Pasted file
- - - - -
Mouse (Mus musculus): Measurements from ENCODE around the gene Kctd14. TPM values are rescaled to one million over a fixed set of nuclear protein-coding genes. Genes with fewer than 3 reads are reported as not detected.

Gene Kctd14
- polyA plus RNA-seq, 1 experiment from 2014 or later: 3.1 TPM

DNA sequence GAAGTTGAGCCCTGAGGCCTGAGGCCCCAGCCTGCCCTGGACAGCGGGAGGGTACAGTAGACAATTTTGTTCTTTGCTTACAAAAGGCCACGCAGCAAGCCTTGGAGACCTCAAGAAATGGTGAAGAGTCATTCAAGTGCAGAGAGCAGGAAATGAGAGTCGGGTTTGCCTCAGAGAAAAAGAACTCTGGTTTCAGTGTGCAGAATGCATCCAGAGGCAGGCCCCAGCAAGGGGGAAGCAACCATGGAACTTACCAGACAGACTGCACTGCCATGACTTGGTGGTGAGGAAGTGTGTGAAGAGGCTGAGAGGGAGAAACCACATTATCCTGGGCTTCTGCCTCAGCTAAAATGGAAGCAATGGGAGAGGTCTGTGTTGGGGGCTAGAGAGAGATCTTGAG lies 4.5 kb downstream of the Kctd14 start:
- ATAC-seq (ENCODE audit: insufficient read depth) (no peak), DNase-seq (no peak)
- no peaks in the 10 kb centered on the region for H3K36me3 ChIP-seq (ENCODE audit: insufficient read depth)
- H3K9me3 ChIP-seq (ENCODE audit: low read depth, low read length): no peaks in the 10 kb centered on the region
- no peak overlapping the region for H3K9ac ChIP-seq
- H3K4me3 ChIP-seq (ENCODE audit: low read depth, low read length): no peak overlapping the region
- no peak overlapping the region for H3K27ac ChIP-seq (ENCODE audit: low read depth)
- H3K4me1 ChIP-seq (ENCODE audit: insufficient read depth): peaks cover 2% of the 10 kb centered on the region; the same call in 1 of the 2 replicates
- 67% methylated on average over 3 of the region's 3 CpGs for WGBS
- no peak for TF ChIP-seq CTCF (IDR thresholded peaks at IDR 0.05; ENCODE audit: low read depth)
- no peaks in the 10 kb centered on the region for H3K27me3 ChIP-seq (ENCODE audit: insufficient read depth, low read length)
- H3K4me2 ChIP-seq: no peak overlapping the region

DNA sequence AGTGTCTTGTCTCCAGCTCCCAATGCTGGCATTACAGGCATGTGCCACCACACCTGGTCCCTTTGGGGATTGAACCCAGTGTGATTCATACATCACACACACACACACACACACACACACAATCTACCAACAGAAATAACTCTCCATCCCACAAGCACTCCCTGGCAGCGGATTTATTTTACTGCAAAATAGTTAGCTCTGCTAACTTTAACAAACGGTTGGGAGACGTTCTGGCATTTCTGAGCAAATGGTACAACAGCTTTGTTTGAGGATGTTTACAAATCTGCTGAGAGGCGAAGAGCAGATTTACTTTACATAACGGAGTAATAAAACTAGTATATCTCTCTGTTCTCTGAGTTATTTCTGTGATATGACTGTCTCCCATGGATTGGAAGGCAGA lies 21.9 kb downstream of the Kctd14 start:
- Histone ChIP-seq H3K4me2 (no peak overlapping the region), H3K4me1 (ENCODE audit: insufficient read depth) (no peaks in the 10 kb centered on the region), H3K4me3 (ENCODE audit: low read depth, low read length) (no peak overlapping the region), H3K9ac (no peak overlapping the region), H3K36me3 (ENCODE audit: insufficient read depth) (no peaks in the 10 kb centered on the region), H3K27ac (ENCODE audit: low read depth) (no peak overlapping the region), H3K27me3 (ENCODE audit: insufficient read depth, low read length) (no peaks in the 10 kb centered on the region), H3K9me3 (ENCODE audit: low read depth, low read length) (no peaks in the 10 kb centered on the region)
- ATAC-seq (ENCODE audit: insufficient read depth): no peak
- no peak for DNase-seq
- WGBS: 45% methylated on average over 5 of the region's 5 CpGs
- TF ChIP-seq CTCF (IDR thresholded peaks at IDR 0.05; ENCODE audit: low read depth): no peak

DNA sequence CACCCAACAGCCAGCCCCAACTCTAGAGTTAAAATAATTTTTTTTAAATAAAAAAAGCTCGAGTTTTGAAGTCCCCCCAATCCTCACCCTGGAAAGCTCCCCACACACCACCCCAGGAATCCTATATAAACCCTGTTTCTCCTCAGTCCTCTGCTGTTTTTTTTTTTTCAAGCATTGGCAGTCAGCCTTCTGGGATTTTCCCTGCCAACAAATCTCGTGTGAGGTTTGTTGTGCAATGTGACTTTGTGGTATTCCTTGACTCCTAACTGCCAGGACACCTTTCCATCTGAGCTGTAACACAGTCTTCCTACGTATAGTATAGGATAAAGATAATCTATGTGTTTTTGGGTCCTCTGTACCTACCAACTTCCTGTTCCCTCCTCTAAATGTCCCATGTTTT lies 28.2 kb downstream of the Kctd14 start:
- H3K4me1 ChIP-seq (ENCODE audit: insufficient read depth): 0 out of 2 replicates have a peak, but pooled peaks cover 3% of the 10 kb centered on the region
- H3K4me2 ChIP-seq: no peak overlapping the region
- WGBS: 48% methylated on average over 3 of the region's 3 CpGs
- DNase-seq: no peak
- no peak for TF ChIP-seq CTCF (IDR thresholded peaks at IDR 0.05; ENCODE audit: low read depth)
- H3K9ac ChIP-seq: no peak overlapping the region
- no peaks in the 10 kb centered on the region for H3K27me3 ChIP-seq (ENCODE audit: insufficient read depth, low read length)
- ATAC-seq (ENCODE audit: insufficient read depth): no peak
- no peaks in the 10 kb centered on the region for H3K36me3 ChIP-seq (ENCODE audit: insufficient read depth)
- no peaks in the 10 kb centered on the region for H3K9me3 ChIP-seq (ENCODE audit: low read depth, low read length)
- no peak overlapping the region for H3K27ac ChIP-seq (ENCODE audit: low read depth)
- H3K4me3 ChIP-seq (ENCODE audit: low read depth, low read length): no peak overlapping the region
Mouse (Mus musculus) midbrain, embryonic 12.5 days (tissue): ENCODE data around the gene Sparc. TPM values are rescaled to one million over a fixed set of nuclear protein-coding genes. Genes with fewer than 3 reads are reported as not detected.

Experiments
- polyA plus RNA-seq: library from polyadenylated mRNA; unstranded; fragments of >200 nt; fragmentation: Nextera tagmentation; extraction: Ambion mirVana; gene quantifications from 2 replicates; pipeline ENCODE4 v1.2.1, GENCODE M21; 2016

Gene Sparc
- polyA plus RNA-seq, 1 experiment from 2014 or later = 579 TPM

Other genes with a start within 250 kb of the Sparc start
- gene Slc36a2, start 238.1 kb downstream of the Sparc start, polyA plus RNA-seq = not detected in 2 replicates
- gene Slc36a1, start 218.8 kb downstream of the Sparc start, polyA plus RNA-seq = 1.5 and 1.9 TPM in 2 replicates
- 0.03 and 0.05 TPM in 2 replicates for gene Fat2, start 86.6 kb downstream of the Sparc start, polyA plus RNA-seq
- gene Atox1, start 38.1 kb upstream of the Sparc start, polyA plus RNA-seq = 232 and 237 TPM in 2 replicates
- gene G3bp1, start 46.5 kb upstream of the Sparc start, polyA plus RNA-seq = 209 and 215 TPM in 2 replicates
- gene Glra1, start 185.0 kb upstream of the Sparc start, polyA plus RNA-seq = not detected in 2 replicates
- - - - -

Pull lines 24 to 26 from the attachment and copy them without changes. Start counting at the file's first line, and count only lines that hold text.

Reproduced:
- H3K4me2 ChIP-seq: no peak overlapping the region
- WGBS: 48% methylated on average over 3 of the region's 3 CpGs
- DNase-seq: no peak